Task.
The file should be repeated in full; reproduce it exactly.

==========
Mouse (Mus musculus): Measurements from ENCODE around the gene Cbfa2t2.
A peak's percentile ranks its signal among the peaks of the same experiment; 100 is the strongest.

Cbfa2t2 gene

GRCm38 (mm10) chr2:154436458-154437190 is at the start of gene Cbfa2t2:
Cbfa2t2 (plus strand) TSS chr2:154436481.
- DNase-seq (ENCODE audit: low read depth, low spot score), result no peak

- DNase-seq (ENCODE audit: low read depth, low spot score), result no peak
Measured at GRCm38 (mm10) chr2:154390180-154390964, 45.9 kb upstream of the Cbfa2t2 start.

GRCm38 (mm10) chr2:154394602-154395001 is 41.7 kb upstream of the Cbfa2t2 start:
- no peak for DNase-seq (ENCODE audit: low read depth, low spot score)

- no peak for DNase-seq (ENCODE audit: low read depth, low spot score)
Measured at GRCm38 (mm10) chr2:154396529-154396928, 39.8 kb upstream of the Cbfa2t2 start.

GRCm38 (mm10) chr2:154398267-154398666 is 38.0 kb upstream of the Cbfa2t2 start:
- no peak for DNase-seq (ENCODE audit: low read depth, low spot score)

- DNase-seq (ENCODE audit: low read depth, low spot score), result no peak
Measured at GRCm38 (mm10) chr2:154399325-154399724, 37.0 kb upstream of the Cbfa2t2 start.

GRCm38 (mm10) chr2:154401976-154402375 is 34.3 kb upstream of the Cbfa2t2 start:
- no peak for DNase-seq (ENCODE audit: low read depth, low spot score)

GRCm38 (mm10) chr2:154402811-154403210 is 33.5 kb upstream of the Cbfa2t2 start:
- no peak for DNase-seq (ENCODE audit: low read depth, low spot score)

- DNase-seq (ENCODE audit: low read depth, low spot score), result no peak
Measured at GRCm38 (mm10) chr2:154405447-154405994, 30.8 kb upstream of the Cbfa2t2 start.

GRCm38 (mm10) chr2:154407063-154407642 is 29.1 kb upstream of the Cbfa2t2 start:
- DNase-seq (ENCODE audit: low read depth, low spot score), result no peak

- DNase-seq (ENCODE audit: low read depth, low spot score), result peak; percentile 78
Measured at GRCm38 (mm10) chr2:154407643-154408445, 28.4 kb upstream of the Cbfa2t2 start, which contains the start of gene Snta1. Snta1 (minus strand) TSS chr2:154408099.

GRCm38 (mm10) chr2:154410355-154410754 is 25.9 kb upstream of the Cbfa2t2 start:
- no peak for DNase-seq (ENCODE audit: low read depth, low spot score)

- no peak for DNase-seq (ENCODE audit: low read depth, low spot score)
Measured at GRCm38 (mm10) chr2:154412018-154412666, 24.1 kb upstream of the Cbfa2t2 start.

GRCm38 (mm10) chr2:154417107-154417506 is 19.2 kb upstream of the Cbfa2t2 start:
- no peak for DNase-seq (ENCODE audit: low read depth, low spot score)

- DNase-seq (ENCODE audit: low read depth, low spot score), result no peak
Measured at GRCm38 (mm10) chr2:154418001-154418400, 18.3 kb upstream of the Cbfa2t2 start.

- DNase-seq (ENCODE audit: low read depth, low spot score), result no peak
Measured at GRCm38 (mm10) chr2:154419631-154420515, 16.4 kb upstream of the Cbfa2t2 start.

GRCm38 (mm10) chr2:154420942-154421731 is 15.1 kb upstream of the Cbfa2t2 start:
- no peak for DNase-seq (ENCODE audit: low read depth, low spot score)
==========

Mouse (Mus musculus): Measurements from ENCODE around the gene Cbfa2t2.
A peak's percentile ranks its signal among the peaks of the same experiment; 100 is the strongest.

Cbfa2t2 gene

GRCm38 (mm10) chr2:154436458-154437190 is at the start of gene Cbfa2t2:
Cbfa2t2 (plus strand) TSS chr2:154436481.
- DNase-seq (ENCODE audit: low read depth, low spot score), result no peak

- DNase-seq (ENCODE audit: low read depth, low spot score), result no peak
Measured at GRCm38 (mm10) chr2:154390180-154390964, 45.9 kb upstream of the Cbfa2t2 start.

GRCm38 (mm10) chr2:154394602-154395001 is 41.7 kb upstream of the Cbfa2t2 start:
- no peak for DNase-seq (ENCODE audit: low read depth, low spot score)

- no peak for DNase-seq (ENCODE audit: low read depth, low spot score)
Measured at GRCm38 (mm10) chr2:154396529-154396928, 39.8 kb upstream of the Cbfa2t2 start.

GRCm38 (mm10) chr2:154398267-154398666 is 38.0 kb upstream of the Cbfa2t2 start:
- no peak for DNase-seq (ENCODE audit: low read depth, low spot score)

- DNase-seq (ENCODE audit: low read depth, low spot score), result no peak
Measured at GRCm38 (mm10) chr2:154399325-154399724, 37.0 kb upstream of the Cbfa2t2 start.

GRCm38 (mm10) chr2:154401976-154402375 is 34.3 kb upstream of the Cbfa2t2 start:
- no peak for DNase-seq (ENCODE audit: low read depth, low spot score)

GRCm38 (mm10) chr2:154402811-154403210 is 33.5 kb upstream of the Cbfa2t2 start:
- no peak for DNase-seq (ENCODE audit: low read depth, low spot score)

- DNase-seq (ENCODE audit: low read depth, low spot score), result no peak
Measured at GRCm38 (mm10) chr2:154405447-154405994, 30.8 kb upstream of the Cbfa2t2 start.

GRCm38 (mm10) chr2:154407063-154407642 is 29.1 kb upstream of the Cbfa2t2 start:
- DNase-seq (ENCODE audit: low read depth, low spot score), result no peak

- DNase-seq (ENCODE audit: low read depth, low spot score), result peak; percentile 78
Measured at GRCm38 (mm10) chr2:154407643-154408445, 28.4 kb upstream of the Cbfa2t2 start, which contains the start of gene Snta1. Snta1 (minus strand) TSS chr2:154408099.

GRCm38 (mm10) chr2:154410355-154410754 is 25.9 kb upstream of the Cbfa2t2 start:
- no peak for DNase-seq (ENCODE audit: low read depth, low spot score)

- no peak for DNase-seq (ENCODE audit: low read depth, low spot score)
Measured at GRCm38 (mm10) chr2:154412018-154412666, 24.1 kb upstream of the Cbfa2t2 start.

GRCm38 (mm10) chr2:154417107-154417506 is 19.2 kb upstream of the Cbfa2t2 start:
- no peak for DNase-seq (ENCODE audit: low read depth, low spot score)

- DNase-seq (ENCODE audit: low read depth, low spot score), result no peak
Measured at GRCm38 (mm10) chr2:154418001-154418400, 18.3 kb upstream of the Cbfa2t2 start.

- DNase-seq (ENCODE audit: low read depth, low spot score), result no peak
Measured at GRCm38 (mm10) chr2:154419631-154420515, 16.4 kb upstream of the Cbfa2t2 start.

GRCm38 (mm10) chr2:154420942-154421731 is 15.1 kb upstream of the Cbfa2t2 start:
- no peak for DNase-seq (ENCODE audit: low read depth, low spot score)